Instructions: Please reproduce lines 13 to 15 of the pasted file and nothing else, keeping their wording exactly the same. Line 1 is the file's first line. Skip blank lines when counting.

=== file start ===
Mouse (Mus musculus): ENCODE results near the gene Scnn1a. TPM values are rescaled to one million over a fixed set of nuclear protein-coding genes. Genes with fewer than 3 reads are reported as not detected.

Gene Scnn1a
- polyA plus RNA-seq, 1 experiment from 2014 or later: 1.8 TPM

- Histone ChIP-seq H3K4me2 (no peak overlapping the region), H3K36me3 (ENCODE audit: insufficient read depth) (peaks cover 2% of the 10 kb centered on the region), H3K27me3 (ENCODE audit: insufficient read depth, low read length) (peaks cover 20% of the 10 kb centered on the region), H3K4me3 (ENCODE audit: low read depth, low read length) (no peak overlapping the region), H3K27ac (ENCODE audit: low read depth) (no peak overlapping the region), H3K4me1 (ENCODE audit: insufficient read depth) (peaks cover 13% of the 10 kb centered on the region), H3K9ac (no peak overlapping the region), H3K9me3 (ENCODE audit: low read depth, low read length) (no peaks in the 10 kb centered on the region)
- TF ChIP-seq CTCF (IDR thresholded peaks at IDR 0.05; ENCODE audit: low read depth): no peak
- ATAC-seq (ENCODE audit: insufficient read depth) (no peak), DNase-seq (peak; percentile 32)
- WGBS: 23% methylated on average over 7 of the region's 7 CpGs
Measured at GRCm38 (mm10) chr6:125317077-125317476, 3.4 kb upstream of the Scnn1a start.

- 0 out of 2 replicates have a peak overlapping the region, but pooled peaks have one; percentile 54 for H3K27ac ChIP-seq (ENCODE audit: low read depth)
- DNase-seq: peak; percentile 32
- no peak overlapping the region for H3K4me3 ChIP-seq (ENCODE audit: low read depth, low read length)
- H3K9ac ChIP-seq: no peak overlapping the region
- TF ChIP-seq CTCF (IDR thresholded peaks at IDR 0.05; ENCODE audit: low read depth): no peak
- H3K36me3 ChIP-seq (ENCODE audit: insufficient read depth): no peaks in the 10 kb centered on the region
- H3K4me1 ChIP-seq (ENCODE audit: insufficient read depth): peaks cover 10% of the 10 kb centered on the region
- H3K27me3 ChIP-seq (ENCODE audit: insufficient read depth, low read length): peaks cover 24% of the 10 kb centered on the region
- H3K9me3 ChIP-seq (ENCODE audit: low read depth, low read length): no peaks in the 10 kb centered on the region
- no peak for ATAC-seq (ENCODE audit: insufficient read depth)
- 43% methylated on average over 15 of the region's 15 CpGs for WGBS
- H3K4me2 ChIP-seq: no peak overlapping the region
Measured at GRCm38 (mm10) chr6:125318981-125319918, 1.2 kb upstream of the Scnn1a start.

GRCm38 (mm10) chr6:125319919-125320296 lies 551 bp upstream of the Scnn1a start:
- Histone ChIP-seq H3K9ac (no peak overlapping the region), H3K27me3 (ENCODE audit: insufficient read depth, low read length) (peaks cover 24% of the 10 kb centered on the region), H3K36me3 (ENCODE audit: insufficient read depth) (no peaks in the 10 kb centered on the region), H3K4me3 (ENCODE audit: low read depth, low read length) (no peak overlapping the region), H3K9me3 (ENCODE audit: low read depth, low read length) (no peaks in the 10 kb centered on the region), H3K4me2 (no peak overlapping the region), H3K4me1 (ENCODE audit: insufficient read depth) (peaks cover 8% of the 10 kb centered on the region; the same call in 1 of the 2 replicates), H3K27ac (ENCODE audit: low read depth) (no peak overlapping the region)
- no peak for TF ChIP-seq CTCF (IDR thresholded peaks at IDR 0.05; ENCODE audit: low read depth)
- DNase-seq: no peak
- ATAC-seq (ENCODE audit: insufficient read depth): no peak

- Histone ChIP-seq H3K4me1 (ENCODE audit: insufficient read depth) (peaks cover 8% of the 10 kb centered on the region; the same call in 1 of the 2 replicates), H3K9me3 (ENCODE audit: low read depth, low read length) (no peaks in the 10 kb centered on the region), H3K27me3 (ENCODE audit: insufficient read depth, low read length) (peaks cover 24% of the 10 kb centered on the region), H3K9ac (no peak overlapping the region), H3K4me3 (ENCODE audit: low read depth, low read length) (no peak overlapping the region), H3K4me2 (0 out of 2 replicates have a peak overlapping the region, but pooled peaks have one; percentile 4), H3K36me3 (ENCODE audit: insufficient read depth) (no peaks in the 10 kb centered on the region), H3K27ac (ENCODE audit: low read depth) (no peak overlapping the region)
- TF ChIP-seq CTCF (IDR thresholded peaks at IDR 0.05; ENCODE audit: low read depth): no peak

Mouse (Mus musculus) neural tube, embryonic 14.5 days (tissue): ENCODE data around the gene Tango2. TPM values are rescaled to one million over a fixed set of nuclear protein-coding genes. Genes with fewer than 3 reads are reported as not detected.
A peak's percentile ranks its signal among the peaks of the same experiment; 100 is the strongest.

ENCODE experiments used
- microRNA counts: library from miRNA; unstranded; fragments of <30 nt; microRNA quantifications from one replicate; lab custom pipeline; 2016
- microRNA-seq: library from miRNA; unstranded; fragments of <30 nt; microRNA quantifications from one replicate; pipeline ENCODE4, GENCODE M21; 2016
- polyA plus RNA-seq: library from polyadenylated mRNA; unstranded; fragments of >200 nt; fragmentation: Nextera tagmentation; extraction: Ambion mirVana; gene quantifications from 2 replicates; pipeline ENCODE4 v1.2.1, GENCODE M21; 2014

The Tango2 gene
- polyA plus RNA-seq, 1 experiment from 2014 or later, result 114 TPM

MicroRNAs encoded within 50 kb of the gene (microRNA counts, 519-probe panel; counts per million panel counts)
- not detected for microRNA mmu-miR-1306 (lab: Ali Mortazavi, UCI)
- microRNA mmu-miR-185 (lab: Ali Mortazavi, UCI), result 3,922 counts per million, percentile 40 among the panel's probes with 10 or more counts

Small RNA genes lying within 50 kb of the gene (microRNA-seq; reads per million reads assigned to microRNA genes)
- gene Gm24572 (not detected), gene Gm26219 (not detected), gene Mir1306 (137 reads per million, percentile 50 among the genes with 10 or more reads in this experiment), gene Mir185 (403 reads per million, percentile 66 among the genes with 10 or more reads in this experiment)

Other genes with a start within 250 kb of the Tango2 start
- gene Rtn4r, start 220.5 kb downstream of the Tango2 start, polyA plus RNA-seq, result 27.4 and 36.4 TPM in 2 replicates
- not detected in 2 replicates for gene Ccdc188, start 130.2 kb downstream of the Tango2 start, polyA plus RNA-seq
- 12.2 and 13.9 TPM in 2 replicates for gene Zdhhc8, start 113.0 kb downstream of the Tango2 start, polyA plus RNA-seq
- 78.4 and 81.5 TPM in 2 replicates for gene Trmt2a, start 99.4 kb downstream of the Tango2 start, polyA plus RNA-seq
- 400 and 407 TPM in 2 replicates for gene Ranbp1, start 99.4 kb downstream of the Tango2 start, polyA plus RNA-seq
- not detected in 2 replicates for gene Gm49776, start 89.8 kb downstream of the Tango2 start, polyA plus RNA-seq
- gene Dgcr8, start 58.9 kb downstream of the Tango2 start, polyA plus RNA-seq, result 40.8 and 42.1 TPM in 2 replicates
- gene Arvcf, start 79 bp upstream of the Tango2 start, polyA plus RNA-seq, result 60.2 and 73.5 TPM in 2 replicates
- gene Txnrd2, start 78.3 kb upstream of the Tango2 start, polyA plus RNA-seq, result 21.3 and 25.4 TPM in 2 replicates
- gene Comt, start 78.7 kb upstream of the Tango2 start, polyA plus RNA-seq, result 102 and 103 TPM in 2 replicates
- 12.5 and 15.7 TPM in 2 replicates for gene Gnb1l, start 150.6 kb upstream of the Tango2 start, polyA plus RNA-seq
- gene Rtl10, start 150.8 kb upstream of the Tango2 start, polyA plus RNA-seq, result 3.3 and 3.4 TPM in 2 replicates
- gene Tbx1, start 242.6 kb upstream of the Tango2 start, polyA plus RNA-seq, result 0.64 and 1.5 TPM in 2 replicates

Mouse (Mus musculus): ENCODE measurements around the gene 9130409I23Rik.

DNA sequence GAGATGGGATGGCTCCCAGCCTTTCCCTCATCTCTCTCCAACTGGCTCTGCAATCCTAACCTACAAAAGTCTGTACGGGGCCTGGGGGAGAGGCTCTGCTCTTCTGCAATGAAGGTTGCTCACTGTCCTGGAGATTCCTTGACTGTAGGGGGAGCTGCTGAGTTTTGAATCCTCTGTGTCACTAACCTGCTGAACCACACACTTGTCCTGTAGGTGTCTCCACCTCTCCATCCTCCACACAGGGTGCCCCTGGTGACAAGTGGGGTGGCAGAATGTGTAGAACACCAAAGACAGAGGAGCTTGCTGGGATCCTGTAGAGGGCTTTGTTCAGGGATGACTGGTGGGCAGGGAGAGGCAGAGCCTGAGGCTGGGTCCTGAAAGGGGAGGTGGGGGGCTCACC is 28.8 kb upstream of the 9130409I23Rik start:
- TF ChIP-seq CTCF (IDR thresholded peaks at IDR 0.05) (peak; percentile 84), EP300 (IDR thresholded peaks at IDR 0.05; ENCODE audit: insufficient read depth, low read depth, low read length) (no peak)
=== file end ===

- TF ChIP-seq CTCF (IDR thresholded peaks at IDR 0.05; ENCODE audit: low read depth): no peak
- H3K36me3 ChIP-seq (ENCODE audit: insufficient read depth): no peaks in the 10 kb centered on the region
- H3K4me1 ChIP-seq (ENCODE audit: insufficient read depth): peaks cover 10% of the 10 kb centered on the region